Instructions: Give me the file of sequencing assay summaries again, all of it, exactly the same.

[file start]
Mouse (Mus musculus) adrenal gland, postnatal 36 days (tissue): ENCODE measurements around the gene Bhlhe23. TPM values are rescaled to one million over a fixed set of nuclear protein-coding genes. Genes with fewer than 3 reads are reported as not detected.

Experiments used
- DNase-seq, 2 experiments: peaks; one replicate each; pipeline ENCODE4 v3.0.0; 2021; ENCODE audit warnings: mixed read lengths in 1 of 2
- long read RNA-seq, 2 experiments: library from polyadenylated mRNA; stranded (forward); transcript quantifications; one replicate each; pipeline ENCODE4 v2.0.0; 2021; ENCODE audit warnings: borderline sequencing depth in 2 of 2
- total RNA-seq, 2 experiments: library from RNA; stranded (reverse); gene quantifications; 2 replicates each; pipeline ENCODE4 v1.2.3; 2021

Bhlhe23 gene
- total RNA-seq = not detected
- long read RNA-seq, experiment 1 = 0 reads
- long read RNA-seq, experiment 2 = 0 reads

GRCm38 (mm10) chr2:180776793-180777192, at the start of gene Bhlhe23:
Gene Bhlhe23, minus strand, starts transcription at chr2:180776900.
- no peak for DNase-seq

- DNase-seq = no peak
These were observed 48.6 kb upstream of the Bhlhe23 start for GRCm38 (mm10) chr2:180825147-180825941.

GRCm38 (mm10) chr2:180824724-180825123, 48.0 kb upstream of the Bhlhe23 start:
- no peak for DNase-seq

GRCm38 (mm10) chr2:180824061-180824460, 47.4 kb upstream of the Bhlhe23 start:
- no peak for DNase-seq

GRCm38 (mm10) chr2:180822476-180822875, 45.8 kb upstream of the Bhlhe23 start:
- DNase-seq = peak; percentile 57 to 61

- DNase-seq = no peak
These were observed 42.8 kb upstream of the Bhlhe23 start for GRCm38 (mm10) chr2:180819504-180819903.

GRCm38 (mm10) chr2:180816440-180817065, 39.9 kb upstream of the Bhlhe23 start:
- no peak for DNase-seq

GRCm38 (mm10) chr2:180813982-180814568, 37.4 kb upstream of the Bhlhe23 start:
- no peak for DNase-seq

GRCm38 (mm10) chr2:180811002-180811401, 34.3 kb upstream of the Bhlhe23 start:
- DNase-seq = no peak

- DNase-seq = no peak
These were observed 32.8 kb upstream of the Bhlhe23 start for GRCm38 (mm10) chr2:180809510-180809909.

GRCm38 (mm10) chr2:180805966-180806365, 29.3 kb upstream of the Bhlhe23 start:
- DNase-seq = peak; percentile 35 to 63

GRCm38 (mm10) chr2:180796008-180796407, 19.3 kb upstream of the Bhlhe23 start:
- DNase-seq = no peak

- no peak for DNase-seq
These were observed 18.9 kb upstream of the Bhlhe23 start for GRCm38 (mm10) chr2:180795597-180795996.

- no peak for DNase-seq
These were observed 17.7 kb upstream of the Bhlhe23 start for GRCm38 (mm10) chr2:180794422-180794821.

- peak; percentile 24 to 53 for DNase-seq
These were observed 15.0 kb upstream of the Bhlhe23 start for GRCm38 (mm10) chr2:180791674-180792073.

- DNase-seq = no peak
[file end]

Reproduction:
Mouse (Mus musculus) adrenal gland, postnatal 36 days (tissue): ENCODE measurements around the gene Bhlhe23. TPM values are rescaled to one million over a fixed set of nuclear protein-coding genes. Genes with fewer than 3 reads are reported as not detected.

Experiments used
- DNase-seq, 2 experiments: peaks; one replicate each; pipeline ENCODE4 v3.0.0; 2021; ENCODE audit warnings: mixed read lengths in 1 of 2
- long read RNA-seq, 2 experiments: library from polyadenylated mRNA; stranded (forward); transcript quantifications; one replicate each; pipeline ENCODE4 v2.0.0; 2021; ENCODE audit warnings: borderline sequencing depth in 2 of 2
- total RNA-seq, 2 experiments: library from RNA; stranded (reverse); gene quantifications; 2 replicates each; pipeline ENCODE4 v1.2.3; 2021

Bhlhe23 gene
- total RNA-seq = not detected
- long read RNA-seq, experiment 1 = 0 reads
- long read RNA-seq, experiment 2 = 0 reads

GRCm38 (mm10) chr2:180776793-180777192, at the start of gene Bhlhe23:
Gene Bhlhe23, minus strand, starts transcription at chr2:180776900.
- no peak for DNase-seq

- DNase-seq = no peak
These were observed 48.6 kb upstream of the Bhlhe23 start for GRCm38 (mm10) chr2:180825147-180825941.

GRCm38 (mm10) chr2:180824724-180825123, 48.0 kb upstream of the Bhlhe23 start:
- no peak for DNase-seq

GRCm38 (mm10) chr2:180824061-180824460, 47.4 kb upstream of the Bhlhe23 start:
- no peak for DNase-seq

GRCm38 (mm10) chr2:180822476-180822875, 45.8 kb upstream of the Bhlhe23 start:
- DNase-seq = peak; percentile 57 to 61

- DNase-seq = no peak
These were observed 42.8 kb upstream of the Bhlhe23 start for GRCm38 (mm10) chr2:180819504-180819903.

GRCm38 (mm10) chr2:180816440-180817065, 39.9 kb upstream of the Bhlhe23 start:
- no peak for DNase-seq

GRCm38 (mm10) chr2:180813982-180814568, 37.4 kb upstream of the Bhlhe23 start:
- no peak for DNase-seq

GRCm38 (mm10) chr2:180811002-180811401, 34.3 kb upstream of the Bhlhe23 start:
- DNase-seq = no peak

- DNase-seq = no peak
These were observed 32.8 kb upstream of the Bhlhe23 start for GRCm38 (mm10) chr2:180809510-180809909.

GRCm38 (mm10) chr2:180805966-180806365, 29.3 kb upstream of the Bhlhe23 start:
- DNase-seq = peak; percentile 35 to 63

GRCm38 (mm10) chr2:180796008-180796407, 19.3 kb upstream of the Bhlhe23 start:
- DNase-seq = no peak

- no peak for DNase-seq
These were observed 18.9 kb upstream of the Bhlhe23 start for GRCm38 (mm10) chr2:180795597-180795996.

- no peak for DNase-seq
These were observed 17.7 kb upstream of the Bhlhe23 start for GRCm38 (mm10) chr2:180794422-180794821.

- peak; percentile 24 to 53 for DNase-seq
These were observed 15.0 kb upstream of the Bhlhe23 start for GRCm38 (mm10) chr2:180791674-180792073.

- DNase-seq = no peak